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Re: Shakespeare?


>In a message dated 24/12/96  04:55:44, Patricia writes
>
><< Iris is the messenger of the gods...not much to do with irises>>

	Graham answered:

>I beg to differ - I was taught that Iris (the plants) were named for Iris
>(the heavenly messenger) because Iris (the messenger) travelled from heaven
>to earth on a rainbow, and the rainbow flower (the Iris) would grow wherever
>the rainbow touched the ground.

	Ellen has the last (?) word.:-)))

	Graham is *almost* right :-)). as is Patricia.

	The iris is named after the Greek Goddess of the Rainbow or
Messenger
	of the Gods, who was depicted as "A radiant maiden borne in swift
	flight on golden wings. Among her duties was that of leading the souls
	of dead women to the Elysian fields, and as a token of that faith the
	Greeks planted *purple iris* on the graves of women", according to
	Hollingsworth in his `Flower Chronicles'.

	taken from Irises by Susan Berry, p. 11


	In this scene in question from Henry VI, Queen Margaret is talking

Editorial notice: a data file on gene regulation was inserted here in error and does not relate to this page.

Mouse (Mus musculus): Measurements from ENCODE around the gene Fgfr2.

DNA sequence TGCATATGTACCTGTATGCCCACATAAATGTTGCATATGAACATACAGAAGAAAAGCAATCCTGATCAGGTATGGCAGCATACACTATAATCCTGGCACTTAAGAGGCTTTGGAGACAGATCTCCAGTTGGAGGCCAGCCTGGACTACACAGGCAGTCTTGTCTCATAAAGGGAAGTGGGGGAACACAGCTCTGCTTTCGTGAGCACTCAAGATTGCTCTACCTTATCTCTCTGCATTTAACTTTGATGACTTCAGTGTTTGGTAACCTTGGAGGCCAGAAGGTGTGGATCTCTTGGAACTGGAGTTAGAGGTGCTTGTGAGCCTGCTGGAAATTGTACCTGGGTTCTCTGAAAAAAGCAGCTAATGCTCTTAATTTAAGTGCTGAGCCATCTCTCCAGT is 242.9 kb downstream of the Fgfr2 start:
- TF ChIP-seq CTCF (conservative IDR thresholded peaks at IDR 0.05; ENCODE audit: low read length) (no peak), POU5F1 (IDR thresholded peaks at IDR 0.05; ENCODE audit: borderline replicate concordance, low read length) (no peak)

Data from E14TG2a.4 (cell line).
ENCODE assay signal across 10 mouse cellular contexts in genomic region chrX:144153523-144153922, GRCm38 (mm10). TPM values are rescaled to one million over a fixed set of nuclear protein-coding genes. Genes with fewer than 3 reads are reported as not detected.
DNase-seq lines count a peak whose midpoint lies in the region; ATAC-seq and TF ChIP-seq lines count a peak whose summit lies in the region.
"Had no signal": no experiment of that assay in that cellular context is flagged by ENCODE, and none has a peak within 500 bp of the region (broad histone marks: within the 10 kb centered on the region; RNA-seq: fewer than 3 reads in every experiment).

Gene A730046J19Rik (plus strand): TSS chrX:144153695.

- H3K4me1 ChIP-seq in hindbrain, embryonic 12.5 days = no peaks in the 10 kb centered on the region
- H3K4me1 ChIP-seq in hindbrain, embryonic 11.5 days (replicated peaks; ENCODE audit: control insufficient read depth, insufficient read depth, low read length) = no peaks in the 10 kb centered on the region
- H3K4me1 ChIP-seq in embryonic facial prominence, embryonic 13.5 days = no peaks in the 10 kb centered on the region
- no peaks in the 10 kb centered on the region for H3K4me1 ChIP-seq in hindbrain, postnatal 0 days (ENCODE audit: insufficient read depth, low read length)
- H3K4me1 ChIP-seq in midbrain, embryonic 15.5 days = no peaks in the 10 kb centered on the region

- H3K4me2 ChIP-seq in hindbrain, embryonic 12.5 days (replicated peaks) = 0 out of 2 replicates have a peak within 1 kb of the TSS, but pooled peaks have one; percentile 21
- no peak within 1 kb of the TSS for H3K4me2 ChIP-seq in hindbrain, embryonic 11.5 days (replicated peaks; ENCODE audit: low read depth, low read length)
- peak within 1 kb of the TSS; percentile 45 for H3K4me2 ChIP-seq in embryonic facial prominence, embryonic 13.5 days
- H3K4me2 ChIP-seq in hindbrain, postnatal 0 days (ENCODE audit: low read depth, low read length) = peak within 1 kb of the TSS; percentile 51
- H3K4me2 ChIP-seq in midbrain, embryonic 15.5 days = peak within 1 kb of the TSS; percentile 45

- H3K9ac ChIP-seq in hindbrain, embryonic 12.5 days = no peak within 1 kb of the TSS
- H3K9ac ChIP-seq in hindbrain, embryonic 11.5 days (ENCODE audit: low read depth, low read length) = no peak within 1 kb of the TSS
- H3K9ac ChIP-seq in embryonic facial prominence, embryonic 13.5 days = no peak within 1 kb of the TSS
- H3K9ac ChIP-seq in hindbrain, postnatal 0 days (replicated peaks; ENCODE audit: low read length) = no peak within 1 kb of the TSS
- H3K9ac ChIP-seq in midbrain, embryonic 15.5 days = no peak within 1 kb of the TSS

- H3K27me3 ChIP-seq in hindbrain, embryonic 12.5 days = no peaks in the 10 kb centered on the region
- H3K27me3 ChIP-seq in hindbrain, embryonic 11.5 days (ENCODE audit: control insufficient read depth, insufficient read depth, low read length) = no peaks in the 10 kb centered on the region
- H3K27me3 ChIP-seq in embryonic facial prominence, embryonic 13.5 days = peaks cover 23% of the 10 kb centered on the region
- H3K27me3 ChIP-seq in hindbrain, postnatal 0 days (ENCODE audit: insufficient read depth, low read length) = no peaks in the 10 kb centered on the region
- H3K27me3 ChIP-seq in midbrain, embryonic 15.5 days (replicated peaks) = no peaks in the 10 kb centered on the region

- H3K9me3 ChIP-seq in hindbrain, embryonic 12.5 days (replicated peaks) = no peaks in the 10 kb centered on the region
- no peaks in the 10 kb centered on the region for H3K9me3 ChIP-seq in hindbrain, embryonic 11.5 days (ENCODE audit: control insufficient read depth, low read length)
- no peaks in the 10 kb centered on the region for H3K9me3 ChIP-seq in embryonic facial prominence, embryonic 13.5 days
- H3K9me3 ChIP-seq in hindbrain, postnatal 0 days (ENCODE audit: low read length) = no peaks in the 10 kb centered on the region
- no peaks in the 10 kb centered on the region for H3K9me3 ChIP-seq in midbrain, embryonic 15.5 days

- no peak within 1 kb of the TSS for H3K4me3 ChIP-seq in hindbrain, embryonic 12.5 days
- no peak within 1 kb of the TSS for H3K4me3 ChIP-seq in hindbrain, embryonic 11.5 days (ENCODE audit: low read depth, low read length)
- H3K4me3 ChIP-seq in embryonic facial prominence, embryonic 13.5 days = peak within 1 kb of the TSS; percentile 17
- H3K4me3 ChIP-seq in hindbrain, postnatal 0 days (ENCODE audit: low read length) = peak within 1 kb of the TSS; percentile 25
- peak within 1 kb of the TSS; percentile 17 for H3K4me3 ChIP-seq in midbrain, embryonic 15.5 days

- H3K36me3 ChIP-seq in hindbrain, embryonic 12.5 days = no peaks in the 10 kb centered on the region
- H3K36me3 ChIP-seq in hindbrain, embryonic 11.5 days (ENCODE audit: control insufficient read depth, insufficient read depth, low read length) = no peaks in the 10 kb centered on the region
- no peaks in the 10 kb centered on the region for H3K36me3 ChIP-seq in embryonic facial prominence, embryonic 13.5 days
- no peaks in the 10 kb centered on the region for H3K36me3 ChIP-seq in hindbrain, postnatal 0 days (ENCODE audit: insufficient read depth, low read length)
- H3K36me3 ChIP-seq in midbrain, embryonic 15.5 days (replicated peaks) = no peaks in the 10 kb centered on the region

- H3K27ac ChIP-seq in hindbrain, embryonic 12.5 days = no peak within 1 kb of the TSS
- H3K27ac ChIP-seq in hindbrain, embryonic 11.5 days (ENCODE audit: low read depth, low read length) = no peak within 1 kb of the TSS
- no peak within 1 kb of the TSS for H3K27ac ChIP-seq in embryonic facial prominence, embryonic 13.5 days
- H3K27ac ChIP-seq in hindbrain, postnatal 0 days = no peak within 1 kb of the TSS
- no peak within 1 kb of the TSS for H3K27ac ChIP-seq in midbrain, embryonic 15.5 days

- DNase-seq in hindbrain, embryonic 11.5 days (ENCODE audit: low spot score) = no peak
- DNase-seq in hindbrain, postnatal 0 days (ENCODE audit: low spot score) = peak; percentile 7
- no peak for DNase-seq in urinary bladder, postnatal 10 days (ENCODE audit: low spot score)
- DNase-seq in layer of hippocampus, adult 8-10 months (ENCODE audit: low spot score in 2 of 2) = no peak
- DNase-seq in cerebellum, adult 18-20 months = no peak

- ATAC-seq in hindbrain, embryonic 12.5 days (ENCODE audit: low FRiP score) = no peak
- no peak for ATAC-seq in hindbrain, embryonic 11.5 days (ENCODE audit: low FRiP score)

to her lover in great sorrow as he is exiled to France. Royalty
	 and irises date back to at least the 6th century AD to the time of
	Clovis I, King of the Franks......I won't go into the story of his
	 life being saved by irises (as the legend goes - but I will
	 post if anyone is interested).

	Irises were planted on graves from Yemen to England in the Middle
	Ages....and I think that Queen `Meg' was referring to her finding
	Suffolk's grave or planting an iris on it...but who knows.

	Being a romantic, I can dream....

	Peace to you all,

	Ellen Gallagher  e_galla@moose.ncia.net








Ellen Gallagher
e_galla@moose.ncia.net







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